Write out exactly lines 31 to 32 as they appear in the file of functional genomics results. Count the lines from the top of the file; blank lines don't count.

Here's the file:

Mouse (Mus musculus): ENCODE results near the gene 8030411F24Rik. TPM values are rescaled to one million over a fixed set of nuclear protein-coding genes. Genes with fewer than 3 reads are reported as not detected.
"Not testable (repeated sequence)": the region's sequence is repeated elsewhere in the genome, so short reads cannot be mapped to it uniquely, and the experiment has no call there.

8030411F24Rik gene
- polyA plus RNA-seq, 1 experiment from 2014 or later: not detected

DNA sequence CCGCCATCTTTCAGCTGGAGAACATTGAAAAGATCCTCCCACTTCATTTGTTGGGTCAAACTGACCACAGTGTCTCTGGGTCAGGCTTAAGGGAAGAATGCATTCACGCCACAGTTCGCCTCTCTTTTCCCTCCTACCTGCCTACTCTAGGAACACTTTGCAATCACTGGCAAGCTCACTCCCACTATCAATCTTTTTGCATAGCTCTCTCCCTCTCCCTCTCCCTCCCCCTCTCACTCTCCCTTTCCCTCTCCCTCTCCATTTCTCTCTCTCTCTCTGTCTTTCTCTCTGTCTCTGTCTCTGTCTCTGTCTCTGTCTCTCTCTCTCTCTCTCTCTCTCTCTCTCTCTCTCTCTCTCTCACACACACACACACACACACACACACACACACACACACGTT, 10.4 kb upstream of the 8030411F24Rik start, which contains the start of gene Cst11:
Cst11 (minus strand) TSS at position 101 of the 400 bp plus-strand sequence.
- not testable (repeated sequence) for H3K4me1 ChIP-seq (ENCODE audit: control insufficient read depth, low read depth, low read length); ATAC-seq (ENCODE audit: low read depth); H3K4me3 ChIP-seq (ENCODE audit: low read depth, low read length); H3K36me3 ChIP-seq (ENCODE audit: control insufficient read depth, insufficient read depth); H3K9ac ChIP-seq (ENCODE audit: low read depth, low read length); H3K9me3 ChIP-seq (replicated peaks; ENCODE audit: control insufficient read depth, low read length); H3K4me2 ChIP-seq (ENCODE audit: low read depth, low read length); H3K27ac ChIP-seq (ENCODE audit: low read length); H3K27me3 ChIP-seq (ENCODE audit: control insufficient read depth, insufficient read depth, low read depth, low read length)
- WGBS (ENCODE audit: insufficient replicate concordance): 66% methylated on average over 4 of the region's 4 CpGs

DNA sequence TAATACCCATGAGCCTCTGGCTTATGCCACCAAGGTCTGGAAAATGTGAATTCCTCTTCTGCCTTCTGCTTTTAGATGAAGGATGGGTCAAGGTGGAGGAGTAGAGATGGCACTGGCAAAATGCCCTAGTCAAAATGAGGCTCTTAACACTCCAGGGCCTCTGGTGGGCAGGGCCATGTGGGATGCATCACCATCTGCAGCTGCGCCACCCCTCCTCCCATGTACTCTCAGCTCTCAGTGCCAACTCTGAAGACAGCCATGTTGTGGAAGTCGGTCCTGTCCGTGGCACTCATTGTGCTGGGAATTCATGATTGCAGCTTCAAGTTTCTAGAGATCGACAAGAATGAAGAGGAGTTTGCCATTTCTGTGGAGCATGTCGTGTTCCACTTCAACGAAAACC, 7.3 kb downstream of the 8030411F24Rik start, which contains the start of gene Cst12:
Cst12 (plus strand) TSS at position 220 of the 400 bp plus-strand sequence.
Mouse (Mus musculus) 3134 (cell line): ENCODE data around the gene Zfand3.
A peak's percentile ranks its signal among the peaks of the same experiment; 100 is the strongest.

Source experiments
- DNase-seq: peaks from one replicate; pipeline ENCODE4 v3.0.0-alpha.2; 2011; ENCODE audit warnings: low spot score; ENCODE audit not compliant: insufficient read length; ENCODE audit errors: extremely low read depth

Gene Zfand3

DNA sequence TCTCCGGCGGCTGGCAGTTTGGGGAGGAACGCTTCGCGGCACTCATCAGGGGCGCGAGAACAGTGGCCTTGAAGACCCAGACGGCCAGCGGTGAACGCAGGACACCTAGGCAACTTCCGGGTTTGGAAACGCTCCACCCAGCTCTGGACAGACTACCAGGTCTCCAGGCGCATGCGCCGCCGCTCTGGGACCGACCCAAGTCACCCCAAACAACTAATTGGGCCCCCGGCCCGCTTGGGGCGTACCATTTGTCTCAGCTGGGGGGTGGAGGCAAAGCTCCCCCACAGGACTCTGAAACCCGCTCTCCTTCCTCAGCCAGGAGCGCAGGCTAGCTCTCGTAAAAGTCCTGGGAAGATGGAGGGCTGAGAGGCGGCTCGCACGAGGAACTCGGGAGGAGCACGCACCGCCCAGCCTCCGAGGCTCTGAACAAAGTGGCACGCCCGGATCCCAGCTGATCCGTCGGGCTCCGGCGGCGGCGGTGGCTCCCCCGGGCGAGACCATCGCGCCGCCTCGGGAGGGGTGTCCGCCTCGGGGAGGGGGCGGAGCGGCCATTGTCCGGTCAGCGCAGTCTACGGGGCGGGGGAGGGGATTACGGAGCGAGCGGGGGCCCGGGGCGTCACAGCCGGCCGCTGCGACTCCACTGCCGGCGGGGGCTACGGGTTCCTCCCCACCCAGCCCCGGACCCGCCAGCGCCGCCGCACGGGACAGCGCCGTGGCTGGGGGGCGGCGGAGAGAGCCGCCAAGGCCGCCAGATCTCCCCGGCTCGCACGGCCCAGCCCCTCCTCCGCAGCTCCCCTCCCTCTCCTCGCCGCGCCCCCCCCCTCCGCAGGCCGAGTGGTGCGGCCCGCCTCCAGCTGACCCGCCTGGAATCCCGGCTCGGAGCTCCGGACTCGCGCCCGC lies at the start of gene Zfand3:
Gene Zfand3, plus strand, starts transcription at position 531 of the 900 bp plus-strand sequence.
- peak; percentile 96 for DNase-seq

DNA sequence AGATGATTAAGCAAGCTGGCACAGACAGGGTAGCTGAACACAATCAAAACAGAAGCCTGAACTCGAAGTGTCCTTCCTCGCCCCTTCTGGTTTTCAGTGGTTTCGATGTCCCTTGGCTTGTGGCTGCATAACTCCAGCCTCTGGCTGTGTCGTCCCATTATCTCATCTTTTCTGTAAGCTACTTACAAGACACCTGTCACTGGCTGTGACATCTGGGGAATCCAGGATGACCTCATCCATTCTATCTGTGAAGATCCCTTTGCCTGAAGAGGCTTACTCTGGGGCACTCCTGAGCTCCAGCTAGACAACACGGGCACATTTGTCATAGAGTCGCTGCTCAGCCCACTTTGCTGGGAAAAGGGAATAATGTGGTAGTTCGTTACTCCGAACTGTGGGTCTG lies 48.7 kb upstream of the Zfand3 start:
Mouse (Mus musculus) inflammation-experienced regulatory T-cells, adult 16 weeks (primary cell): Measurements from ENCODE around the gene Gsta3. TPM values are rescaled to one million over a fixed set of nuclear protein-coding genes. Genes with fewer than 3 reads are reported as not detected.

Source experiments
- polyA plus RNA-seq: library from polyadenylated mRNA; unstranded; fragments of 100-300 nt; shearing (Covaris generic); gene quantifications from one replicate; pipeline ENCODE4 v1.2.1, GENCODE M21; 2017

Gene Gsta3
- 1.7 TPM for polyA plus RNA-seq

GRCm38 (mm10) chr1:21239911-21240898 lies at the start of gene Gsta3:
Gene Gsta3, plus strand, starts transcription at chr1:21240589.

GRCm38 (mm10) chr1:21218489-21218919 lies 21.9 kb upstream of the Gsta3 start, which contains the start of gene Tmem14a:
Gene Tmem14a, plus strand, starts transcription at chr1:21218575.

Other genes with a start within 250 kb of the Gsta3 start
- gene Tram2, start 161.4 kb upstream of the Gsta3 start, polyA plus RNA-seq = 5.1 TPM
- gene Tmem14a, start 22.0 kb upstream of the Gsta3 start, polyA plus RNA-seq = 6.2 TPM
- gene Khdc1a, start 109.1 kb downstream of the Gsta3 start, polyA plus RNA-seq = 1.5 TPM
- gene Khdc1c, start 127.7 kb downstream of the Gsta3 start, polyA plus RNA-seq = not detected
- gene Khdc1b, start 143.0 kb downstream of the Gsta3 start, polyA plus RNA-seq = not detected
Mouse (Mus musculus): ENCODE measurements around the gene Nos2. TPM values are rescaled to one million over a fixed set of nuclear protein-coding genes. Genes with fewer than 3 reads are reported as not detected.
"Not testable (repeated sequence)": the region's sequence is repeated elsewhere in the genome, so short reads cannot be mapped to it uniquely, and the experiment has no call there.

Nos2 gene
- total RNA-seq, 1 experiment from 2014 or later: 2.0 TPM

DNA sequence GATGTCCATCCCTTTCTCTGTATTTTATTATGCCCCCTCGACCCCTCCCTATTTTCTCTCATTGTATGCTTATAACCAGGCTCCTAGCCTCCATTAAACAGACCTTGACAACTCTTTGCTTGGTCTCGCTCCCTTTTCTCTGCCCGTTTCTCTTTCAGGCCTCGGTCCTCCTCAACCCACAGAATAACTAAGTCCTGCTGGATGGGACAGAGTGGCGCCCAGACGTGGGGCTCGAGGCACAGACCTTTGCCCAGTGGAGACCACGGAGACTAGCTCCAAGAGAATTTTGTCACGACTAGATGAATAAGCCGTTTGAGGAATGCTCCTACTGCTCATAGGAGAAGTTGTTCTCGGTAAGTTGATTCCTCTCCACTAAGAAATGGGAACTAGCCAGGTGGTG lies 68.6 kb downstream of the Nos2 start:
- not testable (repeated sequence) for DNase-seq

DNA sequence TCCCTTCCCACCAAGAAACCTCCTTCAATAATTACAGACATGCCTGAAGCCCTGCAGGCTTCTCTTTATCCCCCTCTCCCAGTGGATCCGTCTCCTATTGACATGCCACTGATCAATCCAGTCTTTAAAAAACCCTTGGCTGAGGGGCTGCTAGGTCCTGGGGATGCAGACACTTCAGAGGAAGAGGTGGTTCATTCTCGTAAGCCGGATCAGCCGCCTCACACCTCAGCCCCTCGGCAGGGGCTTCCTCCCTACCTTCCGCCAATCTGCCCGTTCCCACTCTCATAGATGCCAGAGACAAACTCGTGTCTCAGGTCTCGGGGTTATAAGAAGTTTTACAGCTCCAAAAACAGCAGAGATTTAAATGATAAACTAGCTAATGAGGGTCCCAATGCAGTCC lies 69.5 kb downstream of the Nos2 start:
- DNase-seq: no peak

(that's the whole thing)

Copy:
- gene Tmem14a, start 22.0 kb upstream of the Gsta3 start, polyA plus RNA-seq = 6.2 TPM
- gene Khdc1a, start 109.1 kb downstream of the Gsta3 start, polyA plus RNA-seq = 1.5 TPM